Blindness and vision loss
Blindness is a lack of vision. It may also refer to a loss of vision that cannot be corrected with glasses or contact lenses.
- Partial blindness means you have very limited vision.
- Complete blindness means you cannot see anything and do not see light. (Most people who use the term "blindness" mean complete blindness.)
People with vision worse than 20/200 are considered legally blind in most states in the United States.
Vision loss refers to the partial or complete loss of vision. This vision loss may happen suddenly or over a period of time.
Some types of vision loss never lead to complete blindness.
Loss of vision; No light perception (NLP); Low vision; Vision loss and blindness
Blindness has many causes. In the United States, the leading causes are:
- Accidents or injuries to the surface of the eye (such as chemical burns or sports injuries)
- Macular degeneration
The type of partial vision loss may differ, depending on the cause:
- With cataracts, vision may be cloudy or fuzzy, and there may be problems seeing shapes
- With diabetes, vision may be blurred, there may be shadows or missing areas of vision, and difficulty seeing at night
- With glaucoma, there may be tunnel vision and blurry vision
- With macular degeneration, the side vision is normal but the central vision is slowly lost
Other causes include:
The kind of home assistance you need will depend on your type of vision loss. It is important for a blind person to be able to dress, eat, function independently, and stay safe.
Many services are available that provide the training and support blind people need to function independently.
Ideas to keep things organized at home:
- Always keep certain items in the same drawer, cabinet, table, or counter space.
- Learn to recognize the shape of certain items, such as egg containers or cereal boxes.
- Use plastic rings to hold pairs of socks together, whether you are washing, drying, or storing them.
- Use small Braille labels, including a simple form of Braille called uncontracted Braille.
- Use small raised dots, rubber bands, Velcro, or colored tape to label items that are hard to read.
- Use caulking, raised rubber, or plastic dots to mark the "on," "bake," and certain temperature settings on the furnace thermostat and dials on stoves, toasters, the washer, and dryer.
- Use a phone with large numbers and memorize the keypad.
- Fold different types of paper money in a different way. For example, you can fold a $10 bill in half or double fold a $20 bill.
- Use Braille or large-print checks.
Tips to help you get around and stay safe at home:
- If possible, learn to use a long white cane to help you get around on your own.
- When walking with someone else's help, grasp their arm just above the elbow. Walk slightly behind them to follow their motions.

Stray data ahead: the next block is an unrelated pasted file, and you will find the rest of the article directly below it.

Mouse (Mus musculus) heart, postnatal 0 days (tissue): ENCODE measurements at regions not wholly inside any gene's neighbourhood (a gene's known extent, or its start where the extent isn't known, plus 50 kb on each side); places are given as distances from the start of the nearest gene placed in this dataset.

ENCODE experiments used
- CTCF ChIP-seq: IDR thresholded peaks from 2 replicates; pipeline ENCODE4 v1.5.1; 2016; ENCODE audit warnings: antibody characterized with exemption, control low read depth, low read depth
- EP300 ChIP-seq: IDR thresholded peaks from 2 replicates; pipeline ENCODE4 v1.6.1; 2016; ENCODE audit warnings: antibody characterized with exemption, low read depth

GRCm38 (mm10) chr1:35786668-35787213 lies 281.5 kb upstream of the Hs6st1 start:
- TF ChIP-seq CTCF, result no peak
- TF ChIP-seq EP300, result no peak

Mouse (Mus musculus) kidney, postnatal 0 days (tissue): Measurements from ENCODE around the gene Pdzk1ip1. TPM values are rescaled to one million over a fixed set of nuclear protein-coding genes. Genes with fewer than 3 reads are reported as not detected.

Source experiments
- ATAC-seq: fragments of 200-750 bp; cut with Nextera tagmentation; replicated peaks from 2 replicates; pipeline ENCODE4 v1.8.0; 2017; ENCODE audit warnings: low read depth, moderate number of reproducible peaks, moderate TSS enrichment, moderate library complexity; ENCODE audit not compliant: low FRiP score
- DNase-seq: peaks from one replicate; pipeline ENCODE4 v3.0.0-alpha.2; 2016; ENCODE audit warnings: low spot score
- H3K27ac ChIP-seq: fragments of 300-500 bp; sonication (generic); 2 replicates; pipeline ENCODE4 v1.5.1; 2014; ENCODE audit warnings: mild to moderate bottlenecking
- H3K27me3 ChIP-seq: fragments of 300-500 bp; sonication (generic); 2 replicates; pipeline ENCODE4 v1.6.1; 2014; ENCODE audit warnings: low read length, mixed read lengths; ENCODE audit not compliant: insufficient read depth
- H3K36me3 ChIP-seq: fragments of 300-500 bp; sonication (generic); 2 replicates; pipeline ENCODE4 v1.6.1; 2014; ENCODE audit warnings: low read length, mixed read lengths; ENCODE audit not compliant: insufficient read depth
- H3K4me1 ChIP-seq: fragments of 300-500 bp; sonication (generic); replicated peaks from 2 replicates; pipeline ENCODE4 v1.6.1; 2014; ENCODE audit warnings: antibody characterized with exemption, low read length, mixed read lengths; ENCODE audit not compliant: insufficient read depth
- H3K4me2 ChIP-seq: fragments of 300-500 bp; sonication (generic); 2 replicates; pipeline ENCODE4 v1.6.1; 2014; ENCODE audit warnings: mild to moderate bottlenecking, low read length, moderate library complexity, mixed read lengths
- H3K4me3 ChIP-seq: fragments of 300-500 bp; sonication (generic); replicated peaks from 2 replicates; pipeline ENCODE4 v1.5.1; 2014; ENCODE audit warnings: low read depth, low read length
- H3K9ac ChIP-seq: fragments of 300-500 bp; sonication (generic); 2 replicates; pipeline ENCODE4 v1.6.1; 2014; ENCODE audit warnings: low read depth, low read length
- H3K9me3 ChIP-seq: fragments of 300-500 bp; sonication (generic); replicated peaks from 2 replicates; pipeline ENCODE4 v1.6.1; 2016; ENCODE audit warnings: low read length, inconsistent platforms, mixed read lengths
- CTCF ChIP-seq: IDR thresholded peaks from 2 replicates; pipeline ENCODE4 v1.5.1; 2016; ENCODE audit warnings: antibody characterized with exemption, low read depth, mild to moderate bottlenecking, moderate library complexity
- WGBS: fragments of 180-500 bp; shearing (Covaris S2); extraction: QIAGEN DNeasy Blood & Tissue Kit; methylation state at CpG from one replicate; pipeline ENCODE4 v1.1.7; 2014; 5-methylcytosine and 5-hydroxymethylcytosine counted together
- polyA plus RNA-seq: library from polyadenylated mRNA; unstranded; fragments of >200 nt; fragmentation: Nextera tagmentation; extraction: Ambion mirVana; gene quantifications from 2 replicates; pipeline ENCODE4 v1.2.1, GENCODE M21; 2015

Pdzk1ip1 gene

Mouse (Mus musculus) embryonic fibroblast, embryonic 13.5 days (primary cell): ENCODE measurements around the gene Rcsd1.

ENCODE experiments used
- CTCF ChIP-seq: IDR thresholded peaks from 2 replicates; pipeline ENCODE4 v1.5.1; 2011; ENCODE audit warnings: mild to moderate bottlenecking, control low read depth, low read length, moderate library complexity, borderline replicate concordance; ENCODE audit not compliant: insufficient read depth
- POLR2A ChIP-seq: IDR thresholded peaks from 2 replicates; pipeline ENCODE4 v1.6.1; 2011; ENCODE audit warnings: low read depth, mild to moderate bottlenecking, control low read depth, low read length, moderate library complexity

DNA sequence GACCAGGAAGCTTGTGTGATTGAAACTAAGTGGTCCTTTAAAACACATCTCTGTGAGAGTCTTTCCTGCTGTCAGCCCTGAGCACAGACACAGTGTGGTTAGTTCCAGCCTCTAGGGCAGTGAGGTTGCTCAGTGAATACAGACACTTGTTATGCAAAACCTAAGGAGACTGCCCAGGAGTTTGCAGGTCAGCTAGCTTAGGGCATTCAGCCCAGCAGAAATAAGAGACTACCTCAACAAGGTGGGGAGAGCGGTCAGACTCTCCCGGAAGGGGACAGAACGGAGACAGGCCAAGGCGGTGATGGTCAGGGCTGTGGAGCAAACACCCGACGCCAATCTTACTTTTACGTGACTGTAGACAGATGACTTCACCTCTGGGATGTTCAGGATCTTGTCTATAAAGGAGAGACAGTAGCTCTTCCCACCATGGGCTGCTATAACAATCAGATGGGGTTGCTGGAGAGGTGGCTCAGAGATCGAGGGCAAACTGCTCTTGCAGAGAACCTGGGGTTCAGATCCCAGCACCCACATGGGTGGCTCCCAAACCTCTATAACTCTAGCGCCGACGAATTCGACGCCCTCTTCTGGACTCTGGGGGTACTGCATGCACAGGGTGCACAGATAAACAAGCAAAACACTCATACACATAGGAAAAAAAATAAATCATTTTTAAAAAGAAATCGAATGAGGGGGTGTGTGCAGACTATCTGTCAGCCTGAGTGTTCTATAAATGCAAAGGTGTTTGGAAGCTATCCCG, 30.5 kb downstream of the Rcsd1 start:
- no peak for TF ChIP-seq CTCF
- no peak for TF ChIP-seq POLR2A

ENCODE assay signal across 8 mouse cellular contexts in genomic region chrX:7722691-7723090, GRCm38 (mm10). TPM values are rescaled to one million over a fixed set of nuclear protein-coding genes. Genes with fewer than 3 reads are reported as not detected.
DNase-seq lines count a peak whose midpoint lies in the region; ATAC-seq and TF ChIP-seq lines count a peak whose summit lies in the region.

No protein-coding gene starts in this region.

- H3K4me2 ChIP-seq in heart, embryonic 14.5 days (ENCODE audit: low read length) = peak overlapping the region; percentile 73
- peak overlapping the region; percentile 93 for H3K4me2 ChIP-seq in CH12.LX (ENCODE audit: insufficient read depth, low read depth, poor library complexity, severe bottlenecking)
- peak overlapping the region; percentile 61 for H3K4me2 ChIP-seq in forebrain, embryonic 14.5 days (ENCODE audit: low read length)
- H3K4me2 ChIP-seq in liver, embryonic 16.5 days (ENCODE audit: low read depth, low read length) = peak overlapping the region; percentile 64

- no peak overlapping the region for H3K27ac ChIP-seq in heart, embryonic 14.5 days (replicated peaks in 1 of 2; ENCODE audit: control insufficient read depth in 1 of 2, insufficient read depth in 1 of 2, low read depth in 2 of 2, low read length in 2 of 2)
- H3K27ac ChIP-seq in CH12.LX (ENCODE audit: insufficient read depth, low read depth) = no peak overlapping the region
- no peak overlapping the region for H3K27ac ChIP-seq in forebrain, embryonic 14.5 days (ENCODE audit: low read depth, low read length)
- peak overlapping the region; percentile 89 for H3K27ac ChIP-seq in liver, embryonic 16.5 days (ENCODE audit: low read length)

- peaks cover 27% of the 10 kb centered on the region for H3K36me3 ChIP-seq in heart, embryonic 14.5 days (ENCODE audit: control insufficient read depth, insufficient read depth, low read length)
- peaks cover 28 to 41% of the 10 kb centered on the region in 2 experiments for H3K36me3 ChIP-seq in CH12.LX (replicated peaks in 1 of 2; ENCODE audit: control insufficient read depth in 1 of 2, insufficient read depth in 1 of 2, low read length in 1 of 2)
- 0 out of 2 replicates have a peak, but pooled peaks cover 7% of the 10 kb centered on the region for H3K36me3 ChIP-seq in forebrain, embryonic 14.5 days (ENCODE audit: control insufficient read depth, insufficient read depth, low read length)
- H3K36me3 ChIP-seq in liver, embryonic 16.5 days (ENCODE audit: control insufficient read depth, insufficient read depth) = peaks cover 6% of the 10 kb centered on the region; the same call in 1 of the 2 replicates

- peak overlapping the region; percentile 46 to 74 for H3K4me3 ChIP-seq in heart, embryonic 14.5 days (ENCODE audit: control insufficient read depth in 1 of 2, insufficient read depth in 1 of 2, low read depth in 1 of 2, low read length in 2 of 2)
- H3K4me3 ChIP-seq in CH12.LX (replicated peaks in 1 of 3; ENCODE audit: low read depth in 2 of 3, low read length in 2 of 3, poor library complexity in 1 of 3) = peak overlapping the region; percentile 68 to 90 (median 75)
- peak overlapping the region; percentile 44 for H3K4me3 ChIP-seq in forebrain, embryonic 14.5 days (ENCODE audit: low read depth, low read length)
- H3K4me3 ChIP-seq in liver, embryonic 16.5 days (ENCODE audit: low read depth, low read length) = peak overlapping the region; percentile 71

- Remove lose wires or cords from the floor.
- Remove loose throw rugs.
- Do not keep small pets in your home.
- Fix any uneven flooring in doorways.
- Have good lighting.
- Put hand rails in the bathtub or shower and next to the toilet.
- Place a slip-proof mat in the bathtub or shower.
A number of different low-vision aids can help:
- Technology aids to make it easier to use cell phones and computers
- Watches made for people with low vision, or talking watches and clocks
Call your health care provider if
Sudden vision loss is always an emergency, even if you have not completely lost all vision. You should never ignore loss of vision, thinking it will get better.
Contact an ophthalmologist or go to the emergency room immediately. Most serious forms of vision loss are painless, and the absence of pain in no way diminishes the urgent need to get medical care. Many forms of vision loss only give you a short amount of time to be successfully treated.
What to expect at your health care provider's office
A complete and thorough eye examination will be performed. The treatment will depend on the cause of the vision loss.
For long-term vision loss, see a low-vision specialist, who can help you learn to care for yourself and live a full life.
Kraut JA. Vision rehabilitation. In: Tasman W, Jaeger Ea, eds. Duane's Ophthalmology. 15th ed. Philadelphia, Pa: Lippincott Williams & Wilkins; 2009:chap 46.
Olitsky SE, Hug D, Smith LP. Disorders of Vision. In: Kliegman RM, Behrman RE, Jenson HB, Stanton BF, eds. Nelson Textbook of Pediatrics. 18th ed. Philadelphia, Pa: Saunders Elsevier;2007:chap 620.
Sterns GK, McCormick GJ. Ophthalmologic disorders. In: Duthie EH, Katz PR, Malone ML, eds. Practice of Geriatrics. 4th ed. Philadelphia, Pa: Saunders Elsevier;2007:chap 24.
Reviewed By: Linda J. Vorvick, MD, Medical Director, MEDEX Northwest Division of Physician Assistant Studies, University of Washington School of Medicine; and Franklin W. Lusby, MD, Ophthalmologist, Lusby Vision Institute, La Jolla, California. Also reviewed by David Zieve, MD, MHA, Medical Director, A.D.A.M., Inc.